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POSTERS: Remote Sensing and Sensor Technology

Impact of zebra chip on crop water-use and efficiency of the Irrigation Scheduling Supervisor Control and Data Acquisition (ISSCADA) System
Charles Rush - Texas A&M AgriLife Research. Fekede Workneh- Texas A&M AgriLife Research, Jerry Moorhead- USDA-ARS, Susan O'Shaughnessy- USDA-ARS, Jordan Trees- Texas A&M AgriLife Research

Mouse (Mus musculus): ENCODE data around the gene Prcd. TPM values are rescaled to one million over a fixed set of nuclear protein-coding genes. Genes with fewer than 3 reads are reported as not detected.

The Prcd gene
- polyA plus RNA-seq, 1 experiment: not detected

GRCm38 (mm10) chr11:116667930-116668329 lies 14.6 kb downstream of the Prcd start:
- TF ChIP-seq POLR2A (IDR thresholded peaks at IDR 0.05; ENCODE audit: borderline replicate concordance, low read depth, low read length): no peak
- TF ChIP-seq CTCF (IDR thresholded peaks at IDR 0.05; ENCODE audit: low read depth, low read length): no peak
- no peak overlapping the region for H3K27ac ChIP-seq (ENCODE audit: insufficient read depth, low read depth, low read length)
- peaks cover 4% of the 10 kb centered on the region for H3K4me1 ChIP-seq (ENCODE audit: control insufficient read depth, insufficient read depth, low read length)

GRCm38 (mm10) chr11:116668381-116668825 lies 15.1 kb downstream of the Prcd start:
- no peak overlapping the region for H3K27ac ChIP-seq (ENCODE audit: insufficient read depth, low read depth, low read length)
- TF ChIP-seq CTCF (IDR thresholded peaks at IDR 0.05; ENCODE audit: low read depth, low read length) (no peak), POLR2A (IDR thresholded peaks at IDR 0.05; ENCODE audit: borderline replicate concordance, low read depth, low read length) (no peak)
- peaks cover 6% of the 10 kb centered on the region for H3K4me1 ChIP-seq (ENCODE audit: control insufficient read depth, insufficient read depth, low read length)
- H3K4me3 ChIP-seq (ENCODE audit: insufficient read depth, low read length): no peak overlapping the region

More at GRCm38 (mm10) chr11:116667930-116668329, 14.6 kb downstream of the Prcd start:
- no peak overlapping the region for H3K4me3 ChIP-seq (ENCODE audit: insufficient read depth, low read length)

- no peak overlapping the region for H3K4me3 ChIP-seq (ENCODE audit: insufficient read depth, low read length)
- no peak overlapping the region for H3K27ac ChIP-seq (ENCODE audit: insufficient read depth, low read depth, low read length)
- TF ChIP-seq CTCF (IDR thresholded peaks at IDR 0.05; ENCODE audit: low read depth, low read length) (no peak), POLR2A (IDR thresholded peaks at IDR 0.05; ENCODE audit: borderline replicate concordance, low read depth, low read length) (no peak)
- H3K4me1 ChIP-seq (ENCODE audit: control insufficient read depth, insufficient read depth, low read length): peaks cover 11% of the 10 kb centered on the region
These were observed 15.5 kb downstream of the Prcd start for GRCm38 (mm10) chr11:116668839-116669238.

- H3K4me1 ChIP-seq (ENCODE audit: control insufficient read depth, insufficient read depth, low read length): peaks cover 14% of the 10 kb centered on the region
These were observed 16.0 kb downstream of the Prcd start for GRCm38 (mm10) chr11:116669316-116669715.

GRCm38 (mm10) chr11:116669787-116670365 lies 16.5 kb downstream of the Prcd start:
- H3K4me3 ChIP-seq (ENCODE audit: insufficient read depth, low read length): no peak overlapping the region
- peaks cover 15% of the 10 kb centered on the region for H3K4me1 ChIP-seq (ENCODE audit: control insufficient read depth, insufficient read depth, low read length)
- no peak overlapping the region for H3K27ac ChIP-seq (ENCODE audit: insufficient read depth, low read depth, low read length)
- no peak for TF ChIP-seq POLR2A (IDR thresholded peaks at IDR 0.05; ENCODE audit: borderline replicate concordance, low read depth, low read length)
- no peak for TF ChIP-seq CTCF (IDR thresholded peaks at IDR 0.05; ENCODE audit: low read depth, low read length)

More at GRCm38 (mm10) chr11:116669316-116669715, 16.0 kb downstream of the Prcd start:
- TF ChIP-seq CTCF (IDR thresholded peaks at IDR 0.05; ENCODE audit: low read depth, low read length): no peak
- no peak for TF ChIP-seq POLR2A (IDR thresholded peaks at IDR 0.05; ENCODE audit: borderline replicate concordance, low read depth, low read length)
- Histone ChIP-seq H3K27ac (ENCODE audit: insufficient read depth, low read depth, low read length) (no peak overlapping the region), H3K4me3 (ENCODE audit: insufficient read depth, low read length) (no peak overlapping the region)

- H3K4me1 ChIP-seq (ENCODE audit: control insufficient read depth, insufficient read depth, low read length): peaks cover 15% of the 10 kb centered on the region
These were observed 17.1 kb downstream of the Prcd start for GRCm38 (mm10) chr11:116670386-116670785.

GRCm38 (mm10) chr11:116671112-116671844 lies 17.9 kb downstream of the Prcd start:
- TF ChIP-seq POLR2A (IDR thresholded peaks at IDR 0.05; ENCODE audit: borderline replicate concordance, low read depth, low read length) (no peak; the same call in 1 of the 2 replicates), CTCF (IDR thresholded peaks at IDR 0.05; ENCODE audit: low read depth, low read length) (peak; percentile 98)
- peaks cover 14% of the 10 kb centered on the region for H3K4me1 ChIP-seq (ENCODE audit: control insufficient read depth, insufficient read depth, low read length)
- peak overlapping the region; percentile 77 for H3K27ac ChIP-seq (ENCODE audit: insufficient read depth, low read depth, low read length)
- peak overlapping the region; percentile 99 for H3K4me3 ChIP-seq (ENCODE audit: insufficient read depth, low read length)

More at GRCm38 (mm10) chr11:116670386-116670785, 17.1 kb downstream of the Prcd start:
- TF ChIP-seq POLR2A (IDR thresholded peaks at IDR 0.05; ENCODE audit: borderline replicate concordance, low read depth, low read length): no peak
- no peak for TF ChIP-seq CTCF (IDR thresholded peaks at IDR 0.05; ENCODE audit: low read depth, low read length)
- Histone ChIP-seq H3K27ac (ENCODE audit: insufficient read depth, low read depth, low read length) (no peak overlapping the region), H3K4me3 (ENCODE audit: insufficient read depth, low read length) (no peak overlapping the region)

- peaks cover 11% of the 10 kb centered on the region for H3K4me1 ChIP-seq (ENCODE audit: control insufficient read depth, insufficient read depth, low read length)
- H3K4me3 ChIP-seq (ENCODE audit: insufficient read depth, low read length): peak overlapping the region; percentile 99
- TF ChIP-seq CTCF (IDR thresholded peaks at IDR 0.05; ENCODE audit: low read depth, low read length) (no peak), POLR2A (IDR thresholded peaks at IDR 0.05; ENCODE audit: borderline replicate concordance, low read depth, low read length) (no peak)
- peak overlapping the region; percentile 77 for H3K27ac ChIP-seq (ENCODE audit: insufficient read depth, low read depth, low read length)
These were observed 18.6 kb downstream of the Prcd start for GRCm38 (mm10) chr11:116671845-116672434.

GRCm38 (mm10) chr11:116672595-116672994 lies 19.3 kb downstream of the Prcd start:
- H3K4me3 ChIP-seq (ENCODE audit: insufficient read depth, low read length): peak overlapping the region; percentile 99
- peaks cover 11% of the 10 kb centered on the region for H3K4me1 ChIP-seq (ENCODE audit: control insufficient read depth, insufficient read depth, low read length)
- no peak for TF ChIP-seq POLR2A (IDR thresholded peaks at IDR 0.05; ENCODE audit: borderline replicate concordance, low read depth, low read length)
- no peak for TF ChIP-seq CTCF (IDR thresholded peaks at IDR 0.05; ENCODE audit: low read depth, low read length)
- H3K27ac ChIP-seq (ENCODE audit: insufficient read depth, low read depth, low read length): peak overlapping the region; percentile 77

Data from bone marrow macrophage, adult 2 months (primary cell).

Potatoes in Texas High Plains are irrigated to maximize yield. However, the Ogallala Aquifer has declined significantly, causing an increase in pumping costs. Farmers are trying to improve crop water use efficiency (WUE) and conserve ground water with automated irrigation scheduling systems, such as the ISSCADA system, that are based on remote detection of crop canopy stress. The question was raised how a plant disease, such as zebra chip (ZC), might affect such a system. A study was conducted in which three irrigation treatments were established, 100, 80, and 60% full irrigation, and ZC subplots were established in each main plot. Remote imaging was taken weekly to monitor crop stress and neutron probe readings were taken in all irrigation treatments and ZC subplots to monitor soil water. In all irrigation treatments, soil water content started to accumulate three weeks post-infestation within diseased subplots, suggesting decreased root function of infected plants. Remote sensing at this time did not detect ZC. Soil water continued to accumulate in infested subplots for the remainder of the study. ZC subplots could be remotely detected 50 days after infestation, but not clearly differentiated from drought stress. ZC negatively impacted crop WUE and the efficiency of the ISSCADA system, and soil water measurements in combination with remote sensing of canopy temperature will be required to optimize irrigation scheduling in the presence of plant disease.